Charity’s lifeline for elderly Norfolk residents with hearing difficulties

The Deaf Association mobile services that visit Diss are a lifeline for many. Photo by Lucy Begbie

The Deaf Association mobile services that visit Diss are a lifeline for many. Photo by Lucy Begbie - Credit: Archant

Elderly people who are deaf or hard of hearing have said a mobile van which tours South Norfolk towns is providing a lifeline.

A volunteer advises Norfolk Deaf Association mobile services user Ruth Lanley. Photo by Lucy Begbie.

A volunteer advises Norfolk Deaf Association mobile services user Ruth Lanley. Photo by Lucy Begbie. - Credit: Archant

Residents from Norfolk and Suffolk have praised the service provided by the Norfolk Deaf Association and said they would be lost without it.

The charity, run by staff and volunteers, takes its van to towns such as Diss, Attleborough and Wymondham once a month.

Those who suffer hearing loss are able to queue and receive advice and support, as well as have their hearing aids cleaned and new batteries provided.

Ruth Langley who was getting help and advice from one of the volunteers at the mobile van said: 'We need this van. It's a vital service for the community. If people are on their own and don't have transport, they rely on this.'

Norfolk Deaf Association mobile services visit Diss. Photo by Lucy Begbie.

Norfolk Deaf Association mobile services visit Diss. Photo by Lucy Begbie. - Credit: Archant

Susan Laughlin, from Diss, who was queuing, said: 'I've been once before and I'm back again because my hearing aid isn't working.

'I'd have to go to the hospitals in Norwich or Bury St Edmunds, so it's much easier to come here – you save on petrol and parking.'

Most Read

Judy Crisp, from Occold, who travelled eight miles on the bus to attend the hearing aid clinic, said she has lived with hearing loss a long time.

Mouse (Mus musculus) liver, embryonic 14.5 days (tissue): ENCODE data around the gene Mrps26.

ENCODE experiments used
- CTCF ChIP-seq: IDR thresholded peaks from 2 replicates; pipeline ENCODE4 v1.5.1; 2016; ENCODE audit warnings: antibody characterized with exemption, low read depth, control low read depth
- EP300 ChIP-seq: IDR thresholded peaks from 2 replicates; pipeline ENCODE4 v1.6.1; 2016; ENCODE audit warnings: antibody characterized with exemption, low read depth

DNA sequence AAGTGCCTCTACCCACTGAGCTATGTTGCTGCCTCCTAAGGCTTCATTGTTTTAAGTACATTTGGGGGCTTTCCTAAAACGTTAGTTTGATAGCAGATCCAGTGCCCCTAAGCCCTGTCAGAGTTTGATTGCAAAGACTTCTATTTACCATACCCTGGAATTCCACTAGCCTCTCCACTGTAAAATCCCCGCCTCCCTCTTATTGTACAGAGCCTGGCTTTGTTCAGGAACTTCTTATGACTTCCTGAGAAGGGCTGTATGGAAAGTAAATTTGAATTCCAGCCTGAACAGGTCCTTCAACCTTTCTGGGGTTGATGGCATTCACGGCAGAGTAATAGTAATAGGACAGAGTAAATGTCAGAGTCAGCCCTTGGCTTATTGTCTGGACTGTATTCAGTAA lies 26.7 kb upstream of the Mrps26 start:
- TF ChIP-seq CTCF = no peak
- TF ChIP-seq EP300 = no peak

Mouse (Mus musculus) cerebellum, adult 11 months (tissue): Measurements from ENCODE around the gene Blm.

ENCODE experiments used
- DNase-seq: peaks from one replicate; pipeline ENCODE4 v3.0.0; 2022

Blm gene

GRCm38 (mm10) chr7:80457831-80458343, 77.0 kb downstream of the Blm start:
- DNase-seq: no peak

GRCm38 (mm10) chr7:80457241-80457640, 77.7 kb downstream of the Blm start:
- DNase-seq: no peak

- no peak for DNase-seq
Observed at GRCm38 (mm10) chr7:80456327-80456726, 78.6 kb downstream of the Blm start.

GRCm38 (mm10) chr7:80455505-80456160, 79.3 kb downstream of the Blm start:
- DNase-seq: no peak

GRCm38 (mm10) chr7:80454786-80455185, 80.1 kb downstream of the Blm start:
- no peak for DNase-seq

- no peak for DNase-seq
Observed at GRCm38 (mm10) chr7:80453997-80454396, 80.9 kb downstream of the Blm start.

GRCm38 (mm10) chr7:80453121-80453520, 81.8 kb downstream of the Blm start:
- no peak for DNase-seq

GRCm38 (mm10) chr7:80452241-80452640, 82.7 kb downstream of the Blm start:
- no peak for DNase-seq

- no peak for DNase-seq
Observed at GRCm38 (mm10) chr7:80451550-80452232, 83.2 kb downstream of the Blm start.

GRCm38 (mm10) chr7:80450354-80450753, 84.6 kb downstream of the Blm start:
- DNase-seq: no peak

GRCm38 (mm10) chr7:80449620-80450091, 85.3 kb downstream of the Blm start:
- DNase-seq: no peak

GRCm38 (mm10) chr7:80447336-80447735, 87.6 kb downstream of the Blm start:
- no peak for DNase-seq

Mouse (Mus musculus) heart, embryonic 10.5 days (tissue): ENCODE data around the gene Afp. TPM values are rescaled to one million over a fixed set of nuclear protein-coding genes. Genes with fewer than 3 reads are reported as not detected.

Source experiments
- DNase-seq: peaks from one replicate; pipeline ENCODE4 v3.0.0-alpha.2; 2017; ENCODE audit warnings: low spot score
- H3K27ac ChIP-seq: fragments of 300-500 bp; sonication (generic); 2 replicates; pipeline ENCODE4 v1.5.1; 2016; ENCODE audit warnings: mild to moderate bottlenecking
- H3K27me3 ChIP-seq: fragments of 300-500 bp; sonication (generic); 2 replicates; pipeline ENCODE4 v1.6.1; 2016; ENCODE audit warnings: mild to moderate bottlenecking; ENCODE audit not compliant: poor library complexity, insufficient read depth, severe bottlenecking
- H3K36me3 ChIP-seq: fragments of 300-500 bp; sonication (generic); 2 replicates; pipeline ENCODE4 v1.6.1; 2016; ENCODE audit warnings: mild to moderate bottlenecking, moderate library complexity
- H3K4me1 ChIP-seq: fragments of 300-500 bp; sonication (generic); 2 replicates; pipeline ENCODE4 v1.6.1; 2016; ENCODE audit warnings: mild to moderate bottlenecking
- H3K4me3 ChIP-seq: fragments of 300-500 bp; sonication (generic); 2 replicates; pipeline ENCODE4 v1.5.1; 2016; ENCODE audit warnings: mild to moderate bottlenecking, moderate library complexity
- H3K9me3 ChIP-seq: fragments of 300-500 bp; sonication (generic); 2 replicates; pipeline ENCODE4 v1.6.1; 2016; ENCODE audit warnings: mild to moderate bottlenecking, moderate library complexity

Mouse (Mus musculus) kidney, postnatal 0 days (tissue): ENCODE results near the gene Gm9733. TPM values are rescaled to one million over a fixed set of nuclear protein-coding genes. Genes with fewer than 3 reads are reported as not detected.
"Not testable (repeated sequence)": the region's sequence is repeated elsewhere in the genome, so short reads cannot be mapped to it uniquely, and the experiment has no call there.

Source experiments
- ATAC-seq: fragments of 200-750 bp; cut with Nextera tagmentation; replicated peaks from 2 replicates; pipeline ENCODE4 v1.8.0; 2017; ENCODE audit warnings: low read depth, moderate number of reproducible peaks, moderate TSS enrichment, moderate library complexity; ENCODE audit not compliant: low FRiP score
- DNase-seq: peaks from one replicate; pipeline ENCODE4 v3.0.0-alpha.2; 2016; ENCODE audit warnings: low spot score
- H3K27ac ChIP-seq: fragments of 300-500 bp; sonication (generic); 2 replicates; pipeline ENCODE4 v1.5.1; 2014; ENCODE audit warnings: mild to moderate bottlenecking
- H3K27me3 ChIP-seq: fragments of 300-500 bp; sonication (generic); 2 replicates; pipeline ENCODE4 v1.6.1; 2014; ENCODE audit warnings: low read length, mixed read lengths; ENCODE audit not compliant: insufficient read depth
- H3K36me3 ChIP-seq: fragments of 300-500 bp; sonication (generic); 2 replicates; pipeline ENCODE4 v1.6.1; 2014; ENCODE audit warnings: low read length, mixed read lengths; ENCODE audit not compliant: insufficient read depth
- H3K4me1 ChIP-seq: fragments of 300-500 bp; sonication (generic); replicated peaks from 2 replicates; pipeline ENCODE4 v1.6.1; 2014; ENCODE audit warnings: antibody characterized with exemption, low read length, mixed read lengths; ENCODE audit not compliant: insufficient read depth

She used to wear one hearing aid but now wears two and says she used to shout because she did not even realise she was shouting.

Victor Dyer, from Palgrave in Suffolk, who was also using the mobile service, said: 'I haven't been here before. West Suffolk Hospital suggested I came here as it is a 70 mile round trip to Bury St Edmunds Hospital.

'I first noticed there was a problem when my wife started nagging me – she thought I had selective hearing.'

Volunteer John Marcus said: 'I'm hard of hearing myself and so I know how valuable the service is. It tends to be the older folk who are not able to travel a distance that come.

'You try to be clear and set people at ease because some come and are tense about hearing loss.'

Become a Supporter

This newspaper has been a central part of community life for many years. Our industry faces testing times, which is why we're asking for your support. Every contribution will help us continue to produce local journalism that makes a measurable difference to our community.

Become a Supporter